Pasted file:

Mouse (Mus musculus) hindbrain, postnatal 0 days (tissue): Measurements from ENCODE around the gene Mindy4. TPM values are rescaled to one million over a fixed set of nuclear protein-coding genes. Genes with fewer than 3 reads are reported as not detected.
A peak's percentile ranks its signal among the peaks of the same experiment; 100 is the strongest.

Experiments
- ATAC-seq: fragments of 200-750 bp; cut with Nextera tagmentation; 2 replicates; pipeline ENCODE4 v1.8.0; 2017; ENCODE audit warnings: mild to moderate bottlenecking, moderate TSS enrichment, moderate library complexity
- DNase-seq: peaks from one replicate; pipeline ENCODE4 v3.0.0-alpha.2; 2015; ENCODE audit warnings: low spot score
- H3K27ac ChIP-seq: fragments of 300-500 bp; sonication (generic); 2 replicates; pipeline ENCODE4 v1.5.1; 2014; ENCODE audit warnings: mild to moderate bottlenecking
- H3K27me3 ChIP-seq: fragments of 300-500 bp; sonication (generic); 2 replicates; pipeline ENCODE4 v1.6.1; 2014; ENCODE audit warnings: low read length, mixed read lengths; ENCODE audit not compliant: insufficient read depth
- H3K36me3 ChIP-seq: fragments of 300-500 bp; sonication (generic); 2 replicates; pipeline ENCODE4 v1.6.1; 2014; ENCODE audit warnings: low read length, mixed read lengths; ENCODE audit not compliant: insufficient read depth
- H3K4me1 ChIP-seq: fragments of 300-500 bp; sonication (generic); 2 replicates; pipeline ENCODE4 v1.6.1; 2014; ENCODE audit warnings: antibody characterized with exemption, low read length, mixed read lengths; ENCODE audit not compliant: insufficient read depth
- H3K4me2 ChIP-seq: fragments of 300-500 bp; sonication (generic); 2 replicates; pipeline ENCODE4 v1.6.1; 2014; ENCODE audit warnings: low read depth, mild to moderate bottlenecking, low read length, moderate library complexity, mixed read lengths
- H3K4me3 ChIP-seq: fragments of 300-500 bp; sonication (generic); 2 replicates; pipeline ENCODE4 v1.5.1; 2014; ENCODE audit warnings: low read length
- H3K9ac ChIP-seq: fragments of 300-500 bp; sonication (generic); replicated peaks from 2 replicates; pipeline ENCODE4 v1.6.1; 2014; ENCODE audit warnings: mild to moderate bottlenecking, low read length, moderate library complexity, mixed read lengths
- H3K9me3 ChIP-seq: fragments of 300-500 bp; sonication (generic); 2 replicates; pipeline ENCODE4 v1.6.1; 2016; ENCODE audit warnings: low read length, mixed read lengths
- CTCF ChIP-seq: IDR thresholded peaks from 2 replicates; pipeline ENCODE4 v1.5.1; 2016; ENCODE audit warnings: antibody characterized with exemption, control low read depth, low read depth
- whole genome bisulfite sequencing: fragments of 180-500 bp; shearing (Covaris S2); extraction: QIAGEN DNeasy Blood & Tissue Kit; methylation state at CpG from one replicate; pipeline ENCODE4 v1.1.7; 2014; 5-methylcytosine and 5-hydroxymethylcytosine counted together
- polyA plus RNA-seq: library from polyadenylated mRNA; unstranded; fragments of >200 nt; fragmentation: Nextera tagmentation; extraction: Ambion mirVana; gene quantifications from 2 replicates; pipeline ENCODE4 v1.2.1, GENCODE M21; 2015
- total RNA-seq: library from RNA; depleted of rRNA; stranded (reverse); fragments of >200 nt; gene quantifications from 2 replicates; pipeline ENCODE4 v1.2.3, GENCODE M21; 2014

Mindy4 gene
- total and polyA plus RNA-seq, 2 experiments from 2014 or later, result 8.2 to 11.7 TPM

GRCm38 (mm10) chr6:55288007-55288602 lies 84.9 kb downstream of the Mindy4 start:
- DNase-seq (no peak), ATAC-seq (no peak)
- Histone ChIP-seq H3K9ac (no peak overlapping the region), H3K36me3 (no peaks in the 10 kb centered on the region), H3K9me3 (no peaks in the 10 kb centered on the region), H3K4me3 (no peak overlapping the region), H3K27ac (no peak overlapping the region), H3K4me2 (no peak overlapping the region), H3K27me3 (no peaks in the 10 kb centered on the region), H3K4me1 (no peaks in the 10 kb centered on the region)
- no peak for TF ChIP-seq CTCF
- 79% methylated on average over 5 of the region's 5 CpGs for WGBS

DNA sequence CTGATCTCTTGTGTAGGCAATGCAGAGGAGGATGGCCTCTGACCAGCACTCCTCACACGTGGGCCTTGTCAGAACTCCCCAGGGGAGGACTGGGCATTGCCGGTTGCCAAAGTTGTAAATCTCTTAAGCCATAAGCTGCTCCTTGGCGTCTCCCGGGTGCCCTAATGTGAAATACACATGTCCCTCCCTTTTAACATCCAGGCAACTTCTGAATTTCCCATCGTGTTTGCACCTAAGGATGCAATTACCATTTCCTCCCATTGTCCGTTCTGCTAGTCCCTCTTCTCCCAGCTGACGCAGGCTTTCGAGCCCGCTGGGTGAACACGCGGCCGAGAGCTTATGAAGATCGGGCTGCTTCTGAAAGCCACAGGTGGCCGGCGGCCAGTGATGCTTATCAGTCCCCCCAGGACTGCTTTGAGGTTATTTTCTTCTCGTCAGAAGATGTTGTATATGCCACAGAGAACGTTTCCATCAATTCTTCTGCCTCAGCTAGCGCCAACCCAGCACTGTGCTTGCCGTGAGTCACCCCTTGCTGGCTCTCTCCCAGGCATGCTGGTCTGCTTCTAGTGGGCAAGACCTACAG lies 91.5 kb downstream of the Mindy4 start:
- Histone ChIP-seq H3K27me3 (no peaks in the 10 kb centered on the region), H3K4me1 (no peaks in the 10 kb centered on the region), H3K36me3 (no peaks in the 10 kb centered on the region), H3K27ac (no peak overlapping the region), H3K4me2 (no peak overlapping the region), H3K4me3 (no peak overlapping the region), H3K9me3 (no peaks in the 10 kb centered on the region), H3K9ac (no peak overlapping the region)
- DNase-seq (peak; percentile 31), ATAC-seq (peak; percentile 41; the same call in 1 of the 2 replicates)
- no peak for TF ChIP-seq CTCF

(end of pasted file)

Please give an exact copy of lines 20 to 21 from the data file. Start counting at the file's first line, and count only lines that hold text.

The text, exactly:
GRCm38 (mm10) chr6:55288007-55288602 lies 84.9 kb downstream of the Mindy4 start:
- DNase-seq (no peak), ATAC-seq (no peak)